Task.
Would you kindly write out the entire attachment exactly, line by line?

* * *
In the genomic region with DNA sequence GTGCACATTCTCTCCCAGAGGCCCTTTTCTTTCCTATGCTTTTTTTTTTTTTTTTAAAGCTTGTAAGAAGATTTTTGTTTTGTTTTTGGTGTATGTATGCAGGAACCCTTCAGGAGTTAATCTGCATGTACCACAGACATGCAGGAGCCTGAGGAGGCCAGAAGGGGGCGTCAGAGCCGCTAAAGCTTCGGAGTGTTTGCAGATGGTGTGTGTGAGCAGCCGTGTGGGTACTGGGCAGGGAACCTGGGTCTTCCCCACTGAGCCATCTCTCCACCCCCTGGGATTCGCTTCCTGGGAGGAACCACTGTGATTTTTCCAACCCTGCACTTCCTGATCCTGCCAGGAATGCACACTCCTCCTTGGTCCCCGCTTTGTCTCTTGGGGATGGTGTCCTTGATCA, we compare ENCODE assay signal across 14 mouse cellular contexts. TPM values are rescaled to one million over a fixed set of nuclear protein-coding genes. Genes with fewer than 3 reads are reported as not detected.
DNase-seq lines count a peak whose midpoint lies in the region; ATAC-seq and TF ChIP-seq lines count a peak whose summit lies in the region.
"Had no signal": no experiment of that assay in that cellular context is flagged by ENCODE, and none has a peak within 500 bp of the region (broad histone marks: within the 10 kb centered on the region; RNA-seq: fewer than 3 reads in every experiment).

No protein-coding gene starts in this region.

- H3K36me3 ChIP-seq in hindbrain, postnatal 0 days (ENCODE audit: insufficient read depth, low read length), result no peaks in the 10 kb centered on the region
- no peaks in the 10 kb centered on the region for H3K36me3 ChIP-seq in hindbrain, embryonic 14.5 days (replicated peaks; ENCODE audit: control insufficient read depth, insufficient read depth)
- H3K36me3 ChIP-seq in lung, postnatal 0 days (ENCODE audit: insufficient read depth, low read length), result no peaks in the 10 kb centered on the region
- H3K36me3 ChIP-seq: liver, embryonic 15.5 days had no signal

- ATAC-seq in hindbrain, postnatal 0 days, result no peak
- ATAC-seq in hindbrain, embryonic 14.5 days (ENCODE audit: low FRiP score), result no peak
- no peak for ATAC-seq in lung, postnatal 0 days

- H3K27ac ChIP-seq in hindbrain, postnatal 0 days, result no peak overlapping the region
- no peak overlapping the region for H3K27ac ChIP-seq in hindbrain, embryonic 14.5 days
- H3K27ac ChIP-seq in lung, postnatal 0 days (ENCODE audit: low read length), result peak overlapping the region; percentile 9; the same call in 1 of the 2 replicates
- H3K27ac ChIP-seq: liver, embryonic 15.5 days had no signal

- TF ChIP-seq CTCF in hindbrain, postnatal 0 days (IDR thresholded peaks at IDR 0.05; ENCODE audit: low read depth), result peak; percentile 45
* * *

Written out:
In the genomic region with DNA sequence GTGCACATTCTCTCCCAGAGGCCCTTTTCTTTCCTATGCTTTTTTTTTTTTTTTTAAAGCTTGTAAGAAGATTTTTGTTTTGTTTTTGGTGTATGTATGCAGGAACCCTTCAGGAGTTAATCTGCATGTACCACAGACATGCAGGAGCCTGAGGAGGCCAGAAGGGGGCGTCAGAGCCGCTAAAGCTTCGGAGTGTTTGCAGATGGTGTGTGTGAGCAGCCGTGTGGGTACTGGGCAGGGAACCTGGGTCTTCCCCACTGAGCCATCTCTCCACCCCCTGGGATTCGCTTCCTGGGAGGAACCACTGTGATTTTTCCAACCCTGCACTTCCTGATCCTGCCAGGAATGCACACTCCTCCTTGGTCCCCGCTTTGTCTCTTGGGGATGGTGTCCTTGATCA, we compare ENCODE assay signal across 14 mouse cellular contexts. TPM values are rescaled to one million over a fixed set of nuclear protein-coding genes. Genes with fewer than 3 reads are reported as not detected.
DNase-seq lines count a peak whose midpoint lies in the region; ATAC-seq and TF ChIP-seq lines count a peak whose summit lies in the region.
"Had no signal": no experiment of that assay in that cellular context is flagged by ENCODE, and none has a peak within 500 bp of the region (broad histone marks: within the 10 kb centered on the region; RNA-seq: fewer than 3 reads in every experiment).

No protein-coding gene starts in this region.

- H3K36me3 ChIP-seq in hindbrain, postnatal 0 days (ENCODE audit: insufficient read depth, low read length), result no peaks in the 10 kb centered on the region
- no peaks in the 10 kb centered on the region for H3K36me3 ChIP-seq in hindbrain, embryonic 14.5 days (replicated peaks; ENCODE audit: control insufficient read depth, insufficient read depth)
- H3K36me3 ChIP-seq in lung, postnatal 0 days (ENCODE audit: insufficient read depth, low read length), result no peaks in the 10 kb centered on the region
- H3K36me3 ChIP-seq: liver, embryonic 15.5 days had no signal

- ATAC-seq in hindbrain, postnatal 0 days, result no peak
- ATAC-seq in hindbrain, embryonic 14.5 days (ENCODE audit: low FRiP score), result no peak
- no peak for ATAC-seq in lung, postnatal 0 days

- H3K27ac ChIP-seq in hindbrain, postnatal 0 days, result no peak overlapping the region
- no peak overlapping the region for H3K27ac ChIP-seq in hindbrain, embryonic 14.5 days
- H3K27ac ChIP-seq in lung, postnatal 0 days (ENCODE audit: low read length), result peak overlapping the region; percentile 9; the same call in 1 of the 2 replicates
- H3K27ac ChIP-seq: liver, embryonic 15.5 days had no signal

- TF ChIP-seq CTCF in hindbrain, postnatal 0 days (IDR thresholded peaks at IDR 0.05; ENCODE audit: low read depth), result peak; percentile 45